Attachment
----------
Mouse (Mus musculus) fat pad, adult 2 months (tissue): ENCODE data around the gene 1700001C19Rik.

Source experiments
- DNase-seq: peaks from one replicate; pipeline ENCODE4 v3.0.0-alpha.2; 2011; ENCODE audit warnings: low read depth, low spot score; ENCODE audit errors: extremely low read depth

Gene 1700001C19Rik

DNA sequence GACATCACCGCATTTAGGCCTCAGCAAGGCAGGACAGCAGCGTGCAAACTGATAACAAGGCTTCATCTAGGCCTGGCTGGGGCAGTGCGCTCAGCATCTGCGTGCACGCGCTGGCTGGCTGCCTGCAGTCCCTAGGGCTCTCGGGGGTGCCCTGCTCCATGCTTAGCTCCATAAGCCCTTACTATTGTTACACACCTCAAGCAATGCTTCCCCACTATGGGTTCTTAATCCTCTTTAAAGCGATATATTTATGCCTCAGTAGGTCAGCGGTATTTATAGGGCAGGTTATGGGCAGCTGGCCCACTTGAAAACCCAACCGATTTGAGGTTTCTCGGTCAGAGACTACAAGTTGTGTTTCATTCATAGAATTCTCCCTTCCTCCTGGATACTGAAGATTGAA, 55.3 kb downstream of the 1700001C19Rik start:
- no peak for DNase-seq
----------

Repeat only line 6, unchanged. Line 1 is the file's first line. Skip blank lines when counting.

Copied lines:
- no peak for DNase-seq